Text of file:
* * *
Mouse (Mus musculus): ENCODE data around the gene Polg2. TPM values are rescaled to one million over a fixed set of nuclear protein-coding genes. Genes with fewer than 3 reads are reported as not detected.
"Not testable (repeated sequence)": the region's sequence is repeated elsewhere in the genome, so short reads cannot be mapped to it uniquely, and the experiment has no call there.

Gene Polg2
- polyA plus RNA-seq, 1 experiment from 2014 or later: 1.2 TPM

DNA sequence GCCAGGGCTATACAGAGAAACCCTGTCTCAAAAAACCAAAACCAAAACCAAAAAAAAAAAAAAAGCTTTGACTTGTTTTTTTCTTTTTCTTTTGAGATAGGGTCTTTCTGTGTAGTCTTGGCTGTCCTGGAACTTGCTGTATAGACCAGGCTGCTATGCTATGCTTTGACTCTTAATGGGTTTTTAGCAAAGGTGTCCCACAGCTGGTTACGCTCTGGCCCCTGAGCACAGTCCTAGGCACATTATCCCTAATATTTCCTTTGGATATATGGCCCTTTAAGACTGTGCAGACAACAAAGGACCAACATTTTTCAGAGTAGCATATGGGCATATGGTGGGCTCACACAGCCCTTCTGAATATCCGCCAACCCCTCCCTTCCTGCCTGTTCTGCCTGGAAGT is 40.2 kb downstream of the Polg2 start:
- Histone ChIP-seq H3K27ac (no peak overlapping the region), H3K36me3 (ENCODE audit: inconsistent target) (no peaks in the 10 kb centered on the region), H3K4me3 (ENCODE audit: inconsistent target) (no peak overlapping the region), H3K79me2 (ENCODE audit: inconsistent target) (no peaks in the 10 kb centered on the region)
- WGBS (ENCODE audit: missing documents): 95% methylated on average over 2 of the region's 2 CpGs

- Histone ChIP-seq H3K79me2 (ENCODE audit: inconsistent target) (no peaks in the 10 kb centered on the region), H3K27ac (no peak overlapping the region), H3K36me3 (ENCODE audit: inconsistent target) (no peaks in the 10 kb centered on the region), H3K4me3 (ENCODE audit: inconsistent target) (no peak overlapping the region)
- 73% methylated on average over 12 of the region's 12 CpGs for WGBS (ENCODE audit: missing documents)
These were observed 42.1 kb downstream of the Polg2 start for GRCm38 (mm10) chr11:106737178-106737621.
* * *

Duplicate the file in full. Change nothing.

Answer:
Mouse (Mus musculus): ENCODE data around the gene Polg2. TPM values are rescaled to one million over a fixed set of nuclear protein-coding genes. Genes with fewer than 3 reads are reported as not detected.
"Not testable (repeated sequence)": the region's sequence is repeated elsewhere in the genome, so short reads cannot be mapped to it uniquely, and the experiment has no call there.

Gene Polg2
- polyA plus RNA-seq, 1 experiment from 2014 or later: 1.2 TPM

DNA sequence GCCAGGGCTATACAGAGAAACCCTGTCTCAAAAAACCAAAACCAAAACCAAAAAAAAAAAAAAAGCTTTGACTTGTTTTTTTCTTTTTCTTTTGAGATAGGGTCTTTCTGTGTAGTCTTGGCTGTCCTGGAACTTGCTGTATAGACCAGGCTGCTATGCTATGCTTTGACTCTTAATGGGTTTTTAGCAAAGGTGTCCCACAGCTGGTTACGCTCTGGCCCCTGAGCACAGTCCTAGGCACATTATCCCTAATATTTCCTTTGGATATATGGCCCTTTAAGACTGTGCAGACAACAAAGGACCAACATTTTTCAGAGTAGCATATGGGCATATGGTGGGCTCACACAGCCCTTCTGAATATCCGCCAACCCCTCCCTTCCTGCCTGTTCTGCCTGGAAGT is 40.2 kb downstream of the Polg2 start:
- Histone ChIP-seq H3K27ac (no peak overlapping the region), H3K36me3 (ENCODE audit: inconsistent target) (no peaks in the 10 kb centered on the region), H3K4me3 (ENCODE audit: inconsistent target) (no peak overlapping the region), H3K79me2 (ENCODE audit: inconsistent target) (no peaks in the 10 kb centered on the region)
- WGBS (ENCODE audit: missing documents): 95% methylated on average over 2 of the region's 2 CpGs

- Histone ChIP-seq H3K79me2 (ENCODE audit: inconsistent target) (no peaks in the 10 kb centered on the region), H3K27ac (no peak overlapping the region), H3K36me3 (ENCODE audit: inconsistent target) (no peaks in the 10 kb centered on the region), H3K4me3 (ENCODE audit: inconsistent target) (no peak overlapping the region)
- 73% methylated on average over 12 of the region's 12 CpGs for WGBS (ENCODE audit: missing documents)
These were observed 42.1 kb downstream of the Polg2 start for GRCm38 (mm10) chr11:106737178-106737621.